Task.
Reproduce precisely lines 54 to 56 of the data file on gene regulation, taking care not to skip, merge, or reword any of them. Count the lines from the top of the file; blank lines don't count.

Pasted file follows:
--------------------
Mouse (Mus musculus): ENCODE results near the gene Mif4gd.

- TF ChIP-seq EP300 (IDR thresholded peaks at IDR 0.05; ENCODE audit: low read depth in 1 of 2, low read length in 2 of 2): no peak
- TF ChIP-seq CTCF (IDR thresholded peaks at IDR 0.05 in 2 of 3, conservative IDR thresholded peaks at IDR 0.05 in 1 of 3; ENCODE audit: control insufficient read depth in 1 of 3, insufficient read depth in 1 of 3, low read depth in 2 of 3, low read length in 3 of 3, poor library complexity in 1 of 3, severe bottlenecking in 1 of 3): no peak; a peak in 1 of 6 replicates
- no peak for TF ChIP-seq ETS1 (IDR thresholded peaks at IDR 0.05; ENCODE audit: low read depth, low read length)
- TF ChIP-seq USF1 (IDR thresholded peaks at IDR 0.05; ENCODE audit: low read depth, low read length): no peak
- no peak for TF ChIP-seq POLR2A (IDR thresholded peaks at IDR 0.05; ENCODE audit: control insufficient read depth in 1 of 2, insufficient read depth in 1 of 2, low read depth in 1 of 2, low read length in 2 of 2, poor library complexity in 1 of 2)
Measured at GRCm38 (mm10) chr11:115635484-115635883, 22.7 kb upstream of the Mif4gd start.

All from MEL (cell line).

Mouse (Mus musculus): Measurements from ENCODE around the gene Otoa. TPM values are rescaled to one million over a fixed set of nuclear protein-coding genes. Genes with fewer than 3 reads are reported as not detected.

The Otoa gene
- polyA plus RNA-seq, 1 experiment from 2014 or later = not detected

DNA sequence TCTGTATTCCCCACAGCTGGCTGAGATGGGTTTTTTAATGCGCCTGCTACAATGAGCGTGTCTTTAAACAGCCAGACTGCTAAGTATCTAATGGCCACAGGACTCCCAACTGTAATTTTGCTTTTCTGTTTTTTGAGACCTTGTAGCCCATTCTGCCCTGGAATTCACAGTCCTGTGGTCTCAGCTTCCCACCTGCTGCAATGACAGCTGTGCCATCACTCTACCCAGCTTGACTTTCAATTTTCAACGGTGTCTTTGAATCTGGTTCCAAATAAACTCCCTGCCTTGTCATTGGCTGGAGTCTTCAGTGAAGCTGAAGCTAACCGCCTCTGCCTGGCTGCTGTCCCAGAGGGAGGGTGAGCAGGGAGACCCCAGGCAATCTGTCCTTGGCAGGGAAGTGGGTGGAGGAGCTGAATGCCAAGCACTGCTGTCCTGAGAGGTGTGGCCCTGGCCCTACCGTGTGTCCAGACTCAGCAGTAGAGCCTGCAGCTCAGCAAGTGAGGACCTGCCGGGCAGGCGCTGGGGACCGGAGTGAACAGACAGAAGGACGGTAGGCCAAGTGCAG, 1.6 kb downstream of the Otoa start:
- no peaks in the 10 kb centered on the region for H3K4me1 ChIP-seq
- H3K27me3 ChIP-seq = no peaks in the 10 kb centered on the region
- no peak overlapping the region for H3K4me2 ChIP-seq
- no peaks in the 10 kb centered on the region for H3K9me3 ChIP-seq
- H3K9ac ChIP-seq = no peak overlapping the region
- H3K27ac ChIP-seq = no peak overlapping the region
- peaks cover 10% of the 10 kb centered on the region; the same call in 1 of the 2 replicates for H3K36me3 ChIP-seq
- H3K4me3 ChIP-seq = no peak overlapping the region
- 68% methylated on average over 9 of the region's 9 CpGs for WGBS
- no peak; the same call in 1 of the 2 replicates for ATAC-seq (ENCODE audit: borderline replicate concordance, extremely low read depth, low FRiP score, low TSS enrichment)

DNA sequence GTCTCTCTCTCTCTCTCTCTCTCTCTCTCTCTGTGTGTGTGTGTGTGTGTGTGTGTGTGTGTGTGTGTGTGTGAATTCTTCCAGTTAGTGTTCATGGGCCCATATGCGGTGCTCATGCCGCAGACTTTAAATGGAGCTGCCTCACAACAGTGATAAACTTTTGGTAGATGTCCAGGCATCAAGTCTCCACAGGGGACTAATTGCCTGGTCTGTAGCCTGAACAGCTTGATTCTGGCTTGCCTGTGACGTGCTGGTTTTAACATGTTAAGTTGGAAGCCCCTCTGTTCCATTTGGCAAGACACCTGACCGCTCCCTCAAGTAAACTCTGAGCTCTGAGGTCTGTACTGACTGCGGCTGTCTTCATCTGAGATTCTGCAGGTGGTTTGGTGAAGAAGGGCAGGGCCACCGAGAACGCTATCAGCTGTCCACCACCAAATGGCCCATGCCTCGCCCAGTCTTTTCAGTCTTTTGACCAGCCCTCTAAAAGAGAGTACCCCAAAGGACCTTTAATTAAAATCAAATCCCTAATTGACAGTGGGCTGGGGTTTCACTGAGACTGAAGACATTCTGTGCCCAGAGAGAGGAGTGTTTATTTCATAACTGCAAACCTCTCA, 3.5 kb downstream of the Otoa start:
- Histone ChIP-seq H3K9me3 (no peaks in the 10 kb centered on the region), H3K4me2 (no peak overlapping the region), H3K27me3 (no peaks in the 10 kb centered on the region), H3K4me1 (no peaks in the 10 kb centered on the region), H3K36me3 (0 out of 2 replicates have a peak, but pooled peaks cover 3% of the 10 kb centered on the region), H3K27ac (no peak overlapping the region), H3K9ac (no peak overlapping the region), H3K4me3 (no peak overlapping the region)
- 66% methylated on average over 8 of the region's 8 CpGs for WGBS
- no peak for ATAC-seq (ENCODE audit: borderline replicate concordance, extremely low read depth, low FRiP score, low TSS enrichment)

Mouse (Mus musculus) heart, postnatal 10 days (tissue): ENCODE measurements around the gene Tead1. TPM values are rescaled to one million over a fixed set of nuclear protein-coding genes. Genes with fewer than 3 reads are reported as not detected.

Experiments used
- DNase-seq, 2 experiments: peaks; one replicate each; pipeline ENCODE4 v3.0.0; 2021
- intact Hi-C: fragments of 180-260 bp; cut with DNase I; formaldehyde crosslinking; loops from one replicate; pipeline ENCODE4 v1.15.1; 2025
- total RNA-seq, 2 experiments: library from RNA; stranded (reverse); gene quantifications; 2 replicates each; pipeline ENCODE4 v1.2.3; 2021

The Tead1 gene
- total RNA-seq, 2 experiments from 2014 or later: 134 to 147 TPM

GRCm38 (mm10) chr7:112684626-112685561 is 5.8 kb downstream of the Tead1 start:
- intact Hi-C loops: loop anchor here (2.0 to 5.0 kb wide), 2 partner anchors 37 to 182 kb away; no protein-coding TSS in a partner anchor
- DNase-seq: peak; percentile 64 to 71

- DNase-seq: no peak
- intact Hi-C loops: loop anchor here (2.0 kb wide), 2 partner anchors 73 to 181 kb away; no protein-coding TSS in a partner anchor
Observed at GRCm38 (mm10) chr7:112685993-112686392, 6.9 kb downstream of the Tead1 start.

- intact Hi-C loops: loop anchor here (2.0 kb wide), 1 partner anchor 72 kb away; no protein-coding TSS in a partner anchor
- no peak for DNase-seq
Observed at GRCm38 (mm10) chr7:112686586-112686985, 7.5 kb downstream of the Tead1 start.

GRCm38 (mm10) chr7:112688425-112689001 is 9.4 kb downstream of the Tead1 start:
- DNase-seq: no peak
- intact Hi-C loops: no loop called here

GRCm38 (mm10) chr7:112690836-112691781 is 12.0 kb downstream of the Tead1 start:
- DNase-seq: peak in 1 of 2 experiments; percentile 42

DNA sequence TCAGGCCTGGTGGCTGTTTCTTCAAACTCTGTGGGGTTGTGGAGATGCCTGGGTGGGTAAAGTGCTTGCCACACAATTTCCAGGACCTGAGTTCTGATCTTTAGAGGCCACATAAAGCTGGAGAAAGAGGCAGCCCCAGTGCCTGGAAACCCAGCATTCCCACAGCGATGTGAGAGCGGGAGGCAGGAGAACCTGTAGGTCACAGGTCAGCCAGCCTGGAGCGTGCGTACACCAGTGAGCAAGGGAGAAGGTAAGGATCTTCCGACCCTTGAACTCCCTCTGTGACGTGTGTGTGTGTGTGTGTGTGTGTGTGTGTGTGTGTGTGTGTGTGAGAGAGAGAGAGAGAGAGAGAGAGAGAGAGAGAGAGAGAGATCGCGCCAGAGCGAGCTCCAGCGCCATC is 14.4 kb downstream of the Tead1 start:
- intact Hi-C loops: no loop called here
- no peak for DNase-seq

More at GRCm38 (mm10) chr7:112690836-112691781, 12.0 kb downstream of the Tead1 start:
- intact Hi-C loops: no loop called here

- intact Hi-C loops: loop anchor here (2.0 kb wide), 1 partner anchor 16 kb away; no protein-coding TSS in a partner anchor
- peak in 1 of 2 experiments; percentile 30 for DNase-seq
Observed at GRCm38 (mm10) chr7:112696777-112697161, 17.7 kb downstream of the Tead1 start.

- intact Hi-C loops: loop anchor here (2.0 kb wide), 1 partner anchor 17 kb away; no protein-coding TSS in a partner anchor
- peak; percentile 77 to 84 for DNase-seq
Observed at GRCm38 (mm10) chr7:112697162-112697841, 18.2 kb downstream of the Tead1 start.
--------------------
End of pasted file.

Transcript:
- peak in 1 of 2 experiments; percentile 30 for DNase-seq
Observed at GRCm38 (mm10) chr7:112696777-112697161, 17.7 kb downstream of the Tead1 start.

- intact Hi-C loops: loop anchor here (2.0 kb wide), 1 partner anchor 17 kb away; no protein-coding TSS in a partner anchor